Access rights

Published by Norwegian Environment Agency Lag rapport Les på norsk

Norway has very generous statutory access rights. Outside built-up areas, you generally have free access to any land that is not cultivated. Access rights are a valued part of Norway’s cultural heritage and identity – a common good, and free of charge. They open up a variety of opportunities for walking, skiing, camping and other activities and for harvesting nature's resources.

How do access rights function in practice?

Everyone is entitled to free access to and passage across all uncultivated land throughout the year. You are also allowed to cross fields and farmland on foot when the ground is frozen or snow-covered - from October 15th to April 29th. Offroad use of motor vehicles is generally forbidden, and motor boats are only permitted on certain lakes and rivers. 

The 150-metre rule

You are allowed to put up a tent for the night – or sleep under the stars, if you like – but you must keep at least 150 metres away from the nearest occupied house or cabin. If you want to stay for more than two nights in the same place, you must ask the landowner's permission, except in the mountains or very remote areas. The Ministry of Climate and Environment may grant exemptions from the 150 metre-rule in coastal areas through precept.

Can I cross cultivated land?

Fields and farmland are open to walkers and skiers when the ground is frozen or snow-covered. You are also allowed to use roads and paths to cross cultivated areas at any time of year if you are on foot, on skis, on a bicycle or on horseback and are heading for uncultivated land. This does not apply to organised commercial activites (for instance riding school excursions). 

Behave considerately and responsibly

Access rights also entail responsibilities. Wherever you go, act responsibly, respect the countryside and behave considerately so that you do not disturb other people. Never trample in crops or disturb livestock or wildlife unnecessarily. take care not to cause any damage or inconvenience to other people. Both the Outdoor Recreation Act and the Nature Diversity Act stress that everyone has a personal responsibility to avoid damage to the natural environment.

  • Tidy up after yourself and take everything with you, including your litter. As the saying goes, "take only pictures, leave only footprints". 
  • Be careful with camp fires. Open fires are not permitted in or near forested areas in the period 15 April to 15 September, and we ask you to respect this.
  • You may pick most berries, mushrooms and flowers, but some rare species are protected.
  • There are special rules for cloudberries in the three northernmost counties, but picking a few berries to eat there and then once is always allowed.
  • Tread cautiously in recently planted forestry areas. These are defined as uncultivated land, but avoid damage to the trees.

Access rights under pressure

Access rights are under constant pressure from commercial developments and privatisation, especially along popular stretches of the coastline. Some landowners put up illegal fences and other barriers to discourage visitors. Piecemeal developments have gradually reduced public access to the shoreline, particularly around the Oslofjord and further south.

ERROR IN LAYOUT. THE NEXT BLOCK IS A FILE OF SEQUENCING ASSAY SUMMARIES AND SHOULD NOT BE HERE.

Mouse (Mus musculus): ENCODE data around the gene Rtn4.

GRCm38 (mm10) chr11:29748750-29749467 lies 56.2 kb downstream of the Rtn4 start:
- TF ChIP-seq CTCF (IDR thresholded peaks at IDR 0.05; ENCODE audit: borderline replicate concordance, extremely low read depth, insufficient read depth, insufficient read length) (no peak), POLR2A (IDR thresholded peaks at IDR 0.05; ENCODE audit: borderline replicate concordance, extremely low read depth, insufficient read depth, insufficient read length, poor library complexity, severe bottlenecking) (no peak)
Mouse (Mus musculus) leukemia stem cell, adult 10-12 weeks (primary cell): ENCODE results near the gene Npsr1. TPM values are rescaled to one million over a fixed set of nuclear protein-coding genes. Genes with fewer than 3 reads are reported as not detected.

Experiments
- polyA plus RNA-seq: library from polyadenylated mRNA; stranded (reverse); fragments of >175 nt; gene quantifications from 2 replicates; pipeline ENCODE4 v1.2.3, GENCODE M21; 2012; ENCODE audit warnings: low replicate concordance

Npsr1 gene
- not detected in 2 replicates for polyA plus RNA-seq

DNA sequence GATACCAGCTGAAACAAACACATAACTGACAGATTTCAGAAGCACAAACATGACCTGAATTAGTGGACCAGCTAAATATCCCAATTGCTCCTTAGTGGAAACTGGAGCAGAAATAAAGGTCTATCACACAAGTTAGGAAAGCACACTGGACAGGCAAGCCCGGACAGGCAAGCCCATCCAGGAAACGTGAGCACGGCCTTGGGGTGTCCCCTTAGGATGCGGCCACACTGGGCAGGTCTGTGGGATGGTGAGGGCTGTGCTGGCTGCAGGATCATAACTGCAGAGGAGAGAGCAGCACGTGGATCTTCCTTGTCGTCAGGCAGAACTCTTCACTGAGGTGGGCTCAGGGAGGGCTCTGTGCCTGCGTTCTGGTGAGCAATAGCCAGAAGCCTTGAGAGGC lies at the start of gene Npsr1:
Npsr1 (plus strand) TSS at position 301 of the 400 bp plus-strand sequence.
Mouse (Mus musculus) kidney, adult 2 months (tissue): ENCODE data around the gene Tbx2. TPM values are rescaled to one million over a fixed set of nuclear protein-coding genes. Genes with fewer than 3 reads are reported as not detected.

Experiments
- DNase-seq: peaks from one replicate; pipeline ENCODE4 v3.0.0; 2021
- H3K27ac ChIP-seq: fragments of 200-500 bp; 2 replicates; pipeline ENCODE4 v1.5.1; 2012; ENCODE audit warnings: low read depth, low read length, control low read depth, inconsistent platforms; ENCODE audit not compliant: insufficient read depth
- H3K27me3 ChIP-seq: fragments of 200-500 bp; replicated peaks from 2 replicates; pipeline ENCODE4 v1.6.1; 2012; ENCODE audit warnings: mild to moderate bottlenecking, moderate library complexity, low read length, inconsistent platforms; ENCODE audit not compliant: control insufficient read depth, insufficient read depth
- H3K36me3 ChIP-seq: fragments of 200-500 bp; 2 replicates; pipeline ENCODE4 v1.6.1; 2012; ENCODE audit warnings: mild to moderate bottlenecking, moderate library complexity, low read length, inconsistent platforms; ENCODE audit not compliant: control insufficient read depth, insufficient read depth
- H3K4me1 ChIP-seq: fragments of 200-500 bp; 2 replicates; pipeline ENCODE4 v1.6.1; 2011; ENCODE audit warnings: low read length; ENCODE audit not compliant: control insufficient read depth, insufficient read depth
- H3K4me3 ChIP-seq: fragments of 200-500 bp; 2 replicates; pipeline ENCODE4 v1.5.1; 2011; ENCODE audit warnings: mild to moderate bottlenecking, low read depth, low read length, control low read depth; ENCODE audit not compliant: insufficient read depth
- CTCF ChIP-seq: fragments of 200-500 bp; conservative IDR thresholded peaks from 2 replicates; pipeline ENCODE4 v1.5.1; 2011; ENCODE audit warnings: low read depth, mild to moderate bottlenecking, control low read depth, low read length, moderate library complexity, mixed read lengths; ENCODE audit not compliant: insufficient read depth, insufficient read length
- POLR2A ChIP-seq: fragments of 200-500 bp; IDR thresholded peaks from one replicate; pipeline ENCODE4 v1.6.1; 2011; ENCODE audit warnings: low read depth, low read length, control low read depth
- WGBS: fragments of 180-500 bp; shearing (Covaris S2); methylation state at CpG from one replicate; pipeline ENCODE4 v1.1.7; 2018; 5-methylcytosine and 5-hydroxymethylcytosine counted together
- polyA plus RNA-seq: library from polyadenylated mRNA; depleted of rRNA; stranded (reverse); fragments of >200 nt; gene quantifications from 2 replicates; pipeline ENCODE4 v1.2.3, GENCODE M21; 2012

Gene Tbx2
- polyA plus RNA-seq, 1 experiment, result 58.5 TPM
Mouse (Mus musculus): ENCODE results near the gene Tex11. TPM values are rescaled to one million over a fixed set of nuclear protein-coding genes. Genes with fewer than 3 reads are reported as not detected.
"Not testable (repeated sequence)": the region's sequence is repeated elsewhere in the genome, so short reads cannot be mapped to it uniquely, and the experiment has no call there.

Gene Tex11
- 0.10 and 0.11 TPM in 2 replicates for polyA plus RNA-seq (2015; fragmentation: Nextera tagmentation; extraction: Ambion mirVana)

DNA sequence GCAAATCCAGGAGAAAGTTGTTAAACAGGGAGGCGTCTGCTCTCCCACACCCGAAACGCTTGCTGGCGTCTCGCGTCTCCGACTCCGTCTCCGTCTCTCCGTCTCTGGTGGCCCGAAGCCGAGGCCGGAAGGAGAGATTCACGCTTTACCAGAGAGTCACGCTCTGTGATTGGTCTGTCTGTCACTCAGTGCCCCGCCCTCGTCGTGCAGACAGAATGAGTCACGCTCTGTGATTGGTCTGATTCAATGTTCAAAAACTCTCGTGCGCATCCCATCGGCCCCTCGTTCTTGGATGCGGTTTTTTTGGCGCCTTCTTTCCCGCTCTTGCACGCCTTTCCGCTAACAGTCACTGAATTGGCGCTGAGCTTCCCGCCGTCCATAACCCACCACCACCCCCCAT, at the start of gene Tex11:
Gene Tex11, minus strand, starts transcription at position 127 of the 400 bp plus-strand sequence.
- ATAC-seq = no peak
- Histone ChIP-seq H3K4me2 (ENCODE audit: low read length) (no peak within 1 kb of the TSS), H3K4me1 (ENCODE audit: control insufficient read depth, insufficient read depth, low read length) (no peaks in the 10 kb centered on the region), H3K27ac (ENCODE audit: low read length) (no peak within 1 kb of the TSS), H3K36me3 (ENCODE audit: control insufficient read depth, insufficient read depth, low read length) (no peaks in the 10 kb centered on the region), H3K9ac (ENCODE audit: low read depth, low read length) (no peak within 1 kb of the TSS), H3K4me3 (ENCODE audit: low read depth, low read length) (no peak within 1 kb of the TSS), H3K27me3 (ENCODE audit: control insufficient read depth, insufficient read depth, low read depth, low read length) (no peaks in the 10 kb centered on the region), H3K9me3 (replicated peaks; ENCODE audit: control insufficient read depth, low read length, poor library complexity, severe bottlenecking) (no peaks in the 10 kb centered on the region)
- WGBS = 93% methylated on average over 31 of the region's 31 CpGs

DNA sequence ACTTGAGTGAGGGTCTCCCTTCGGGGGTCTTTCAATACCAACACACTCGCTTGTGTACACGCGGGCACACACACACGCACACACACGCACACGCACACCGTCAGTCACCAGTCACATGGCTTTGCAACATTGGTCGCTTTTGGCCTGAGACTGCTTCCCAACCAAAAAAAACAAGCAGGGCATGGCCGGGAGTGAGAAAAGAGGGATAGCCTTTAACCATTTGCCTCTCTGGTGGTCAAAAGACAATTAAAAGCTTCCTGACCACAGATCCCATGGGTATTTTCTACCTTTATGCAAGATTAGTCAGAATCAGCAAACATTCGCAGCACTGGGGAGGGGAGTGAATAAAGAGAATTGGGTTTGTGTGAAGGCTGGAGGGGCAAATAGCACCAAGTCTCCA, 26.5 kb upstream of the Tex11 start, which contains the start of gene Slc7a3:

Growing pressure along the coastline

For many years, building has been generally prohibited in the 100-metre belt along the shoreline, but local authorities have made liberal use of exemptions from this rule, and have allowed permanent housing and holiday cabins to be built in once-popular outdoor recreation areas.

There is also a tendency for the shoreline itself to be privatised.This may be legal in some cases, but in many others it is not. Some landowners try to keep visitors away from areas near their property even though they they have no right to do so.

Conflicts of interest

Conflicts of interest can arise between user groups or between outdoor recreation and other interests. For example, an area that is protected to safeguard threatened species may also be popular for activities such as surfing or kite skiing, and these may disturb the same species.

Close to towns, conflicts can arise between landowners and people who enjoy canoeing, hunting or fishing. In recent years, there have been several attempts to introduce payment for access to groomed ski trails, even though access to the countryside in Norway should in principle be free. 

Safeguarding access rights

The Government is investing considerable resources in safeguarding access rights, especially to the coast and beaches. This includes setting aside areas for outdoor recreation (there are more than 2 300 designated areas so far).

An action plan has been drawn up for designated outdoor recreation areas established with financial assistance from the state. This provides an overview of existing areas, strategies for increasing the number of outdoor recreation areas and identifies what arrangements are needed for management in existing areas.

The Outdoor Recreation Act was amended in 2012 to make it easier for local authorities to waymark trails and routes, build bridges and footbridges, and take steps to improve public access.

Local authorities have powers to stop construction activities that are illegal under the Outdoor Recreation Act. If necessary, buildings, structures and barriers that have been put up illegally can be removed at the expense of the person responsible for them.